177Lu and 67Cu, lower-energy (3-emitters with much shorter ranges, may offer distinct advantages for treating smaller lesions and micrometastases. 177Lu and 67Cu have both been evaluated in clinical trials for therapeutic efficacy (Mulligan et al. 1995; Alvarez et al. 1997; O'Donnell et al. 1999). Both possess imageable y-emissions permitting determination of disease extent, calculation and prediction of dosimetry, and monitoring of therapeutic efficacy. It should be noted that this same -emission contributes to normal tissue toxicity, illustrating the desires and compromises that must be balanced in radionuclide selection. Scientists are also beginning to consider the fact that different -particle combinations may work synergistically. Notably, a successful 177Lu/90Y combination radionuclide therapy has been reported (de Jong et al. 2005). Despite these concerns and limitations, use of -emitters continues to dominate pre-clinical and clinical trials. Therefore, it is of no surprise that Zevalin and Bexxar, the first radiolabeled monoclonal antibodies to receive FDA approval, are both armed with -emitters.

The list of -emitting radionuclides qualified for targeted radiation therapy is short owing largely to half-life constraints. Presently 212Bi, 213Bi, and 211At are actively being studied (McDevitt et al. 1998; Hassfjell and Brechbiel 2001). Additionally, 225Ac (Table 6.2) has shown promise despite concerns about the lengthy half-life and trafficking of free decay products in vivo (McDevitt et al. 2001). The bismuth radioisotopes, 212Bi and 213Bi, are available from generators based on 224Ra and 225Ac, respectively, and decay via branched pathways that results in both a- and (3-emissions. Thirty-two percent of 212Bi decay includes a high energy y-emission which 213Bi lacks. As such 213Bi is generally considered a more attractive candidate for RIT (Geerlings 1993). Protocols analogous to radio-iodination chemistry were initially applied for 211At. However, this has been supplanted with linking reagents that address the inherent instability of direct tyrosine protein labeling with this isotope (Vaidyanathan and Zalutsky 1996).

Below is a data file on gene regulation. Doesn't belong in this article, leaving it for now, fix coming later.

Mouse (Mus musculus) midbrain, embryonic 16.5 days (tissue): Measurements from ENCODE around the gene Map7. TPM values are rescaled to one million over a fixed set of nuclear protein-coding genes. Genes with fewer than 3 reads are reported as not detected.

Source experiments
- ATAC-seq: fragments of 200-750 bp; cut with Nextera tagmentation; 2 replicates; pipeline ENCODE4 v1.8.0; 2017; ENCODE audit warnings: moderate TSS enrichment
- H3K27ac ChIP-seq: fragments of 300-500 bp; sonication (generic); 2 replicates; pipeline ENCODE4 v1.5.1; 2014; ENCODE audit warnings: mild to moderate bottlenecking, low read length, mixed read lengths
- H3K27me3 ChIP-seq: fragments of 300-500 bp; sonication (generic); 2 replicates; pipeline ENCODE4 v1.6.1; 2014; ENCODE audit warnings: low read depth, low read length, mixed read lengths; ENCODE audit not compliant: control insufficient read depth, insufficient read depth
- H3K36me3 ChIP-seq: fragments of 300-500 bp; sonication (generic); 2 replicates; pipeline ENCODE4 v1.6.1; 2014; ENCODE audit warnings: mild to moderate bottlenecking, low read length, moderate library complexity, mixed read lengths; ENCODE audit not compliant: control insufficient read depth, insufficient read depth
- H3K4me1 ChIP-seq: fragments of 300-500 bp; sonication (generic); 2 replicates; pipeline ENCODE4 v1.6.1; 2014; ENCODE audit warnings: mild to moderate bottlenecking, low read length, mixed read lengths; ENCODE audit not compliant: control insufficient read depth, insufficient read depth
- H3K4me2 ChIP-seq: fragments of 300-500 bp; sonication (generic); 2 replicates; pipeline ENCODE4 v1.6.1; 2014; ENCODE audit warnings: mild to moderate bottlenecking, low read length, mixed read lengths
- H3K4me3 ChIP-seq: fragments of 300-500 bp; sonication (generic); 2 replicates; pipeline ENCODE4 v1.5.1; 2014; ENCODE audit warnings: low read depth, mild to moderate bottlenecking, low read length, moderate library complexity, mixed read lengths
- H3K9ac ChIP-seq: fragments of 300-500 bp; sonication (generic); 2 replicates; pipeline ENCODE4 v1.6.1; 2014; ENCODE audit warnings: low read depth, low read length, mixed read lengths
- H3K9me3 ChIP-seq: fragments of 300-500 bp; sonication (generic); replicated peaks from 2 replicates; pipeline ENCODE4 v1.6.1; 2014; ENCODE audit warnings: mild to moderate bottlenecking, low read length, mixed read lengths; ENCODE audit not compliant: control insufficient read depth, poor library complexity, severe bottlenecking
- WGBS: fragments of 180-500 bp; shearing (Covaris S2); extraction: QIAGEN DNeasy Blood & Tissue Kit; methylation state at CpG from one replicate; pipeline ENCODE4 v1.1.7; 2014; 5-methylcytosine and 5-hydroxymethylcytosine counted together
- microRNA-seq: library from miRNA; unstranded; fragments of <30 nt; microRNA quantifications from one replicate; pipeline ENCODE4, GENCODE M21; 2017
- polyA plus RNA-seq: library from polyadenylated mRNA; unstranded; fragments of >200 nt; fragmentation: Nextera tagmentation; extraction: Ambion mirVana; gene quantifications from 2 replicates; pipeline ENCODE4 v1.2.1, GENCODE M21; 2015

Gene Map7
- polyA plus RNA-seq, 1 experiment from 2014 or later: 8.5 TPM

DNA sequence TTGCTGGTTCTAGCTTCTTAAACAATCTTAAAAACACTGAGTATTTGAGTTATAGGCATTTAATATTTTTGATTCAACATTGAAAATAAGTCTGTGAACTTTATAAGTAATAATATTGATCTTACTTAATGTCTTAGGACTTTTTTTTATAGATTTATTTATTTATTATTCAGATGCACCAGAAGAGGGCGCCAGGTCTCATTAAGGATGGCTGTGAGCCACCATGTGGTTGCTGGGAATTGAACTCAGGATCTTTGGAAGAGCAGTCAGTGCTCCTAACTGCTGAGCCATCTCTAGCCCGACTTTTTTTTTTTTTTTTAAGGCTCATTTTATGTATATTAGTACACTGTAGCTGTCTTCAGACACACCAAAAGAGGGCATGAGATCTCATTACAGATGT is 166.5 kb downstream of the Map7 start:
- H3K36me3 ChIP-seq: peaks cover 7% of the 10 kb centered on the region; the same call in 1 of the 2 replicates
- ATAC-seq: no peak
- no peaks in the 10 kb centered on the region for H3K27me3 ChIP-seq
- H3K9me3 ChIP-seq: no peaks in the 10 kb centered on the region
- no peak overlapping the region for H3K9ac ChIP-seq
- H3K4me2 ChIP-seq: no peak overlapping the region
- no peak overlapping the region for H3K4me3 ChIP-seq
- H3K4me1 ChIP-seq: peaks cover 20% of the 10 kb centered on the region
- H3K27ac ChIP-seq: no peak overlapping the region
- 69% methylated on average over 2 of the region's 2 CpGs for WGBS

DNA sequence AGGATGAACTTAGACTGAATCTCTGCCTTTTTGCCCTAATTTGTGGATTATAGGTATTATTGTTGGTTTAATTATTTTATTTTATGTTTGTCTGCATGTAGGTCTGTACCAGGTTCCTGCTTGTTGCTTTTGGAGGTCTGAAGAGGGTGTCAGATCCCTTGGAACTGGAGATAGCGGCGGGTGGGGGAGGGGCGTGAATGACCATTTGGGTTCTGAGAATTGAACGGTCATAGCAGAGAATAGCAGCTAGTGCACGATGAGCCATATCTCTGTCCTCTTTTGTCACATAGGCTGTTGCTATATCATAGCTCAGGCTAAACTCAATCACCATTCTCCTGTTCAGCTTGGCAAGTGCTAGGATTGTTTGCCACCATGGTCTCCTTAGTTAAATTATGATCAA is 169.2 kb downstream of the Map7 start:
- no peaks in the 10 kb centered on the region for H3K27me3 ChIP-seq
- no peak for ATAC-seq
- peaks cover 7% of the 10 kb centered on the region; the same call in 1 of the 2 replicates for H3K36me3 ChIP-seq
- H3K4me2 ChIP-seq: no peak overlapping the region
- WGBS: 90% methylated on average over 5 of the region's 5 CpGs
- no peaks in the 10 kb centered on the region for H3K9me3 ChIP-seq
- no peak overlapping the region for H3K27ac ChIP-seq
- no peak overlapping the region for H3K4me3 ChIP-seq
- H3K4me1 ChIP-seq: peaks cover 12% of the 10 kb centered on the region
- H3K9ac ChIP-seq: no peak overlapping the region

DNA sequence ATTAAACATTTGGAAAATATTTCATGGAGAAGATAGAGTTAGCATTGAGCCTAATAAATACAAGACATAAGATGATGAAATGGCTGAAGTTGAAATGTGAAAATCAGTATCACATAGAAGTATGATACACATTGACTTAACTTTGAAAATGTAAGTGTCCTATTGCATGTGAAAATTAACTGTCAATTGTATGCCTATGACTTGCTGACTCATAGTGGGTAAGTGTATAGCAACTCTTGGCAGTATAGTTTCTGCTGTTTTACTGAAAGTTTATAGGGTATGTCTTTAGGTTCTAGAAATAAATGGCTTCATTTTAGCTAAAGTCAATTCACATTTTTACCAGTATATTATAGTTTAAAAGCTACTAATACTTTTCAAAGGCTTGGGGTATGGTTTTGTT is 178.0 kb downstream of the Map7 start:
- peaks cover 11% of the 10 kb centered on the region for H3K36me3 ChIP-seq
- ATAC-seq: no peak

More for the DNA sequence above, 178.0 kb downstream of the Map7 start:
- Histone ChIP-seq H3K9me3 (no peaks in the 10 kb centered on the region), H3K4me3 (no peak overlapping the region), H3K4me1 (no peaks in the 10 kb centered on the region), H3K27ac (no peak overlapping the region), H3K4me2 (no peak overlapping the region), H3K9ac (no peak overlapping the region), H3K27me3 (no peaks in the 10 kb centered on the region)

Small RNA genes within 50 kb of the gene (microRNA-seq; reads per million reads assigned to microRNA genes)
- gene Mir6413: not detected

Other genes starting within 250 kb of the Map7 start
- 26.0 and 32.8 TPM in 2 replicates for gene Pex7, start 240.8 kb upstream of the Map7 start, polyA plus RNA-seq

As a group, the -emitters have high-energy particles (4-9 MeV), which travel relatively short distances (40-100 |im). They are characterized by dense emission path lengths of high LET which is approximately 400 times greater than that of -emitters (80 vs 0.2 keV/|im), with energy deposition taking place immediately at the decay site (Fig. 6.2) (Humm 1986). Alpha-particle radiation is exquisitely cytotoxic at a dose rate of 1 cGy/h (Kurtzman et al. 1988). The short emission range limits their use to a complementary scale of disease. Most, if not all, of the therapy results from the direct emission of the a-particle, which makes the targeted cell and immediate neighboring cells the effective targets. In contrast to -emitters, a very low number of nuclear traversals (approximately 1-3) are all that is required to kill a cell with an a-emitter, as seen in Fig. 6.3 (Humm 1986). The inherent physical limitation of a-emitters is their relatively short physical half-life. This, coupled with a short emission path length, has generally been thought to limit their use to